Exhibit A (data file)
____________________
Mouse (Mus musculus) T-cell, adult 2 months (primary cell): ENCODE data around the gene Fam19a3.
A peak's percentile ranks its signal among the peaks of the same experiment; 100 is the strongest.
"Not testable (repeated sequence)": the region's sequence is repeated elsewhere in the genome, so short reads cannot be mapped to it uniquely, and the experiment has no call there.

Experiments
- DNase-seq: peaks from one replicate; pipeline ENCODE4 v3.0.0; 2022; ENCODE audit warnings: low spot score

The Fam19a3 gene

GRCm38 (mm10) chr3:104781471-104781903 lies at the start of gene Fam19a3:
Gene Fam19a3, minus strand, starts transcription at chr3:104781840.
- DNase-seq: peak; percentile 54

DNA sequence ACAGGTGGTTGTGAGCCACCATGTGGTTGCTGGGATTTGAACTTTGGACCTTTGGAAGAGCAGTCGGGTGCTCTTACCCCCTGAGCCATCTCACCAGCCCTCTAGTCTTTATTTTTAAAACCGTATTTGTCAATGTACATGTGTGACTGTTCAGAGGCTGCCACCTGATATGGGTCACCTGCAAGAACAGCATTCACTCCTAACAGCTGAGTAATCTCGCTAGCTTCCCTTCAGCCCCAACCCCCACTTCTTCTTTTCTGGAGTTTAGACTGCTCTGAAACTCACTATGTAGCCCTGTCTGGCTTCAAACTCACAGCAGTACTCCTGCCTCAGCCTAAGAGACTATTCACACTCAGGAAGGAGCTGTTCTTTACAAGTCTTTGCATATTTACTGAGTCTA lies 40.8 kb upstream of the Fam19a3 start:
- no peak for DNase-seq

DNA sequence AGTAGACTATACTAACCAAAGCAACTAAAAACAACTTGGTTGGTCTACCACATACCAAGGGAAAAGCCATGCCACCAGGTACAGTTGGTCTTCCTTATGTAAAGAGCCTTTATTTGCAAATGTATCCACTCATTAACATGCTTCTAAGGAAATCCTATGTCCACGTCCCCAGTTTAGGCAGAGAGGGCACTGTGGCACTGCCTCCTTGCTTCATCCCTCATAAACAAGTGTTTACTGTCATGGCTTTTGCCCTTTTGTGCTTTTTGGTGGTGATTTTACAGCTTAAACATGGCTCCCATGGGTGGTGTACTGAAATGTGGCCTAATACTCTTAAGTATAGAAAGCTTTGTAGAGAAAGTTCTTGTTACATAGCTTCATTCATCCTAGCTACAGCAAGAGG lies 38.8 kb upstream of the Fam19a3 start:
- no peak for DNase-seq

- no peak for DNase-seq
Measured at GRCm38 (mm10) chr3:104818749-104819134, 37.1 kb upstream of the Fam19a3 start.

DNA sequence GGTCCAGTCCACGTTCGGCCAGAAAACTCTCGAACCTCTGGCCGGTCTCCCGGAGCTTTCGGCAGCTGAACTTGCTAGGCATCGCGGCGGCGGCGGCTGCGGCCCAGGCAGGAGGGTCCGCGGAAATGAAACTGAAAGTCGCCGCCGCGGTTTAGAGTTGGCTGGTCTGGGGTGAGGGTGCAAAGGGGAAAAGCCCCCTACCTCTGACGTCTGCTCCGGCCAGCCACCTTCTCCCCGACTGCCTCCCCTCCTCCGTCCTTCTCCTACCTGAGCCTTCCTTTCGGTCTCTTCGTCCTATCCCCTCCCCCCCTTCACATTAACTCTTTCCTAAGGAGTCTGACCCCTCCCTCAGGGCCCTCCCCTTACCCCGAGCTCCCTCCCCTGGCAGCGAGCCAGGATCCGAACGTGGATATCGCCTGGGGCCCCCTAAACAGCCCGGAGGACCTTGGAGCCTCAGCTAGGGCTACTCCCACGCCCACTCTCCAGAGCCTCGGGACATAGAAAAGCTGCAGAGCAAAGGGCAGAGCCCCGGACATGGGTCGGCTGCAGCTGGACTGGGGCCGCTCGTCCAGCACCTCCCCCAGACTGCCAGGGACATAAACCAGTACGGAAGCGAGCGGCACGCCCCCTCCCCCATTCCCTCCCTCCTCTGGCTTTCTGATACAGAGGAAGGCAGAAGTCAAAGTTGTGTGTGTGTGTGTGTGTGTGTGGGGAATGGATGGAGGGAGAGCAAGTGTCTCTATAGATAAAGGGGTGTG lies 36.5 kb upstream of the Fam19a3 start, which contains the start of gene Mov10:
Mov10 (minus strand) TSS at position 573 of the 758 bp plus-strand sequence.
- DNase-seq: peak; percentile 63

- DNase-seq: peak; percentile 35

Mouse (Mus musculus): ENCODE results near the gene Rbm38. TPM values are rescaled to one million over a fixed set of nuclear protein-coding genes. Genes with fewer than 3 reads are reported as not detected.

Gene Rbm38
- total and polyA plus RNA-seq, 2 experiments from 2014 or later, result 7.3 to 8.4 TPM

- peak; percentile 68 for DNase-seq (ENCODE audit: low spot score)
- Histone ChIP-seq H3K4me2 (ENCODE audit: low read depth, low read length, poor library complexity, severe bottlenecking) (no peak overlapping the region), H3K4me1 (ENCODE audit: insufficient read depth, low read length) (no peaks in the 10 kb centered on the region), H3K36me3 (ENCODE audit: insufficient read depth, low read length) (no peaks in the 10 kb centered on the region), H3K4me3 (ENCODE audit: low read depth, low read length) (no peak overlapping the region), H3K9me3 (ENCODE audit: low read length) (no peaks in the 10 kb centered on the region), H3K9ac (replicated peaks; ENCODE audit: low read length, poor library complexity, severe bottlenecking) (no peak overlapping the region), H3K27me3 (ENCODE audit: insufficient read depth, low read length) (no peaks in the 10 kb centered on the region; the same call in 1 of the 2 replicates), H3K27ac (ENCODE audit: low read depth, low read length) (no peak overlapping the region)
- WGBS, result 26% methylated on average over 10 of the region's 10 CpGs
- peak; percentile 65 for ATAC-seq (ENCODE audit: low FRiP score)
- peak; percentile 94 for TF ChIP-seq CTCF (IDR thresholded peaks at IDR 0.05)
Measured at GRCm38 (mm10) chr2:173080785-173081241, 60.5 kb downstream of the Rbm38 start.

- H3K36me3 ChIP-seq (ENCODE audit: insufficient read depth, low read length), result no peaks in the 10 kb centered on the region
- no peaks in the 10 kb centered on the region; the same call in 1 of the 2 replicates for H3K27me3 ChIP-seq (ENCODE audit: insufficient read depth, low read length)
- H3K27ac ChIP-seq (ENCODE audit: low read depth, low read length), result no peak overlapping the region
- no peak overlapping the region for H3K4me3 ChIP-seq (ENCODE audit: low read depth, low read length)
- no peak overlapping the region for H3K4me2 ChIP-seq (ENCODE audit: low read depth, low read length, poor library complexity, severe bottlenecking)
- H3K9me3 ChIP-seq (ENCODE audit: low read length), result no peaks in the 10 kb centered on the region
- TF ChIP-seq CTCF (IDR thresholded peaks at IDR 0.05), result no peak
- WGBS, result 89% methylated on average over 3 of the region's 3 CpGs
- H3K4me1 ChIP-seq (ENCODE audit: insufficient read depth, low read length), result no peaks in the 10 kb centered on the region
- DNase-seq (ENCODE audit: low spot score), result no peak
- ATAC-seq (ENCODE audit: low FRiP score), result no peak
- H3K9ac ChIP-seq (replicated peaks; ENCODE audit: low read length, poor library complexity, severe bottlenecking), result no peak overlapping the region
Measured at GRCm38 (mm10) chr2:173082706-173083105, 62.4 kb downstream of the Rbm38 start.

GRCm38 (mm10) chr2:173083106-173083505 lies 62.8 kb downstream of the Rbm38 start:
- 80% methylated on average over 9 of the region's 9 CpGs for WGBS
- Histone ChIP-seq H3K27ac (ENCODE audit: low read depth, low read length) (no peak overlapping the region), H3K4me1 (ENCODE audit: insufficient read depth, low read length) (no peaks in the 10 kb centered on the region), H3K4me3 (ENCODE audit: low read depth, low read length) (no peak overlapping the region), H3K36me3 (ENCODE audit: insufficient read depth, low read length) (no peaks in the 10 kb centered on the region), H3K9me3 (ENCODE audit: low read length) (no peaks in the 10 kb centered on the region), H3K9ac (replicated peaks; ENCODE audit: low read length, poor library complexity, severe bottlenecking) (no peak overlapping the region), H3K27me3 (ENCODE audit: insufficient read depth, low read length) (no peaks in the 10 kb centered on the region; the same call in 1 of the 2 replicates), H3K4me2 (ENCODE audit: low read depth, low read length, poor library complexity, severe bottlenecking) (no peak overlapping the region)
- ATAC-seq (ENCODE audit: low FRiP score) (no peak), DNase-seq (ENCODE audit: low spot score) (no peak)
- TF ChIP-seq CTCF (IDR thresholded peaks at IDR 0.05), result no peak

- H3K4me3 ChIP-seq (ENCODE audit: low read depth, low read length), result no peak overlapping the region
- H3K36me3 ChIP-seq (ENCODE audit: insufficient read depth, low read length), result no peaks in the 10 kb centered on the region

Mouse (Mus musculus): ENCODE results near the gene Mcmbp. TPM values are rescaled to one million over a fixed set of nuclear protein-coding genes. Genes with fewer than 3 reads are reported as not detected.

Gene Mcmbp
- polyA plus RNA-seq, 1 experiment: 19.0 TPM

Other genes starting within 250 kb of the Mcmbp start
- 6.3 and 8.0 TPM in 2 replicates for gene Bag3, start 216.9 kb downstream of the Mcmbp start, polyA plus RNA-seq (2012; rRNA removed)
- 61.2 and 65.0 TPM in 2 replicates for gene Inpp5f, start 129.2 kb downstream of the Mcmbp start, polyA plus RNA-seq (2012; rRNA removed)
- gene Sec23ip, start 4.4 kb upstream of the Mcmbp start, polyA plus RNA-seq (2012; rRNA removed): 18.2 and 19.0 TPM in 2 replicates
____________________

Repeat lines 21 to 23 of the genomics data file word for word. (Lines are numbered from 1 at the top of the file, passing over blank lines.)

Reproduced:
Gene Rbm38
- total and polyA plus RNA-seq, 2 experiments from 2014 or later, result 7.3 to 8.4 TPM

- peak; percentile 68 for DNase-seq (ENCODE audit: low spot score)